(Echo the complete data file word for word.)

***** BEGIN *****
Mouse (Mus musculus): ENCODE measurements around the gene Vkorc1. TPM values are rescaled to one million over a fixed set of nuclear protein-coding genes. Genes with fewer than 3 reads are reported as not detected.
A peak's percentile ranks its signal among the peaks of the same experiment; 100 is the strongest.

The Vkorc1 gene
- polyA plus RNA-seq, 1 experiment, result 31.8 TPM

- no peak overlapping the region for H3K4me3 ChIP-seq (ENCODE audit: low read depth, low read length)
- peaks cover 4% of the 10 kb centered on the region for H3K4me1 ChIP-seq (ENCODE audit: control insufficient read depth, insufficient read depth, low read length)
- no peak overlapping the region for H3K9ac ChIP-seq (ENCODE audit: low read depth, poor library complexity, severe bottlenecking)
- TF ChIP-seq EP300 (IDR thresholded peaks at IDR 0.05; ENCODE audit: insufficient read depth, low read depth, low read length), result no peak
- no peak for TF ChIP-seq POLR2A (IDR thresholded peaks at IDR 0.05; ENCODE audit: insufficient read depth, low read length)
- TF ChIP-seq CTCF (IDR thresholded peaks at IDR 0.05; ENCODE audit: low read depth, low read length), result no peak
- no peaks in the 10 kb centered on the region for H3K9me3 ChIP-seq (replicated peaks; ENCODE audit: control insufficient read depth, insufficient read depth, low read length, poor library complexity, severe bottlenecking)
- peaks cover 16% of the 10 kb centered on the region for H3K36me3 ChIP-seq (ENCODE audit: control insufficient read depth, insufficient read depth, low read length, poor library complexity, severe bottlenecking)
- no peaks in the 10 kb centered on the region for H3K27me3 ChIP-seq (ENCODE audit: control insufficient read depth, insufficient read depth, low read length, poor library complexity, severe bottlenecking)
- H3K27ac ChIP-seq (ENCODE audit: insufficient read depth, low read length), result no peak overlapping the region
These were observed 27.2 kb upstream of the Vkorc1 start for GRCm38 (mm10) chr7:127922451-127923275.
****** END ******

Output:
Mouse (Mus musculus): ENCODE measurements around the gene Vkorc1. TPM values are rescaled to one million over a fixed set of nuclear protein-coding genes. Genes with fewer than 3 reads are reported as not detected.
A peak's percentile ranks its signal among the peaks of the same experiment; 100 is the strongest.

The Vkorc1 gene
- polyA plus RNA-seq, 1 experiment, result 31.8 TPM

- no peak overlapping the region for H3K4me3 ChIP-seq (ENCODE audit: low read depth, low read length)
- peaks cover 4% of the 10 kb centered on the region for H3K4me1 ChIP-seq (ENCODE audit: control insufficient read depth, insufficient read depth, low read length)
- no peak overlapping the region for H3K9ac ChIP-seq (ENCODE audit: low read depth, poor library complexity, severe bottlenecking)
- TF ChIP-seq EP300 (IDR thresholded peaks at IDR 0.05; ENCODE audit: insufficient read depth, low read depth, low read length), result no peak
- no peak for TF ChIP-seq POLR2A (IDR thresholded peaks at IDR 0.05; ENCODE audit: insufficient read depth, low read length)
- TF ChIP-seq CTCF (IDR thresholded peaks at IDR 0.05; ENCODE audit: low read depth, low read length), result no peak
- no peaks in the 10 kb centered on the region for H3K9me3 ChIP-seq (replicated peaks; ENCODE audit: control insufficient read depth, insufficient read depth, low read length, poor library complexity, severe bottlenecking)
- peaks cover 16% of the 10 kb centered on the region for H3K36me3 ChIP-seq (ENCODE audit: control insufficient read depth, insufficient read depth, low read length, poor library complexity, severe bottlenecking)
- no peaks in the 10 kb centered on the region for H3K27me3 ChIP-seq (ENCODE audit: control insufficient read depth, insufficient read depth, low read length, poor library complexity, severe bottlenecking)
- H3K27ac ChIP-seq (ENCODE audit: insufficient read depth, low read length), result no peak overlapping the region
These were observed 27.2 kb upstream of the Vkorc1 start for GRCm38 (mm10) chr7:127922451-127923275.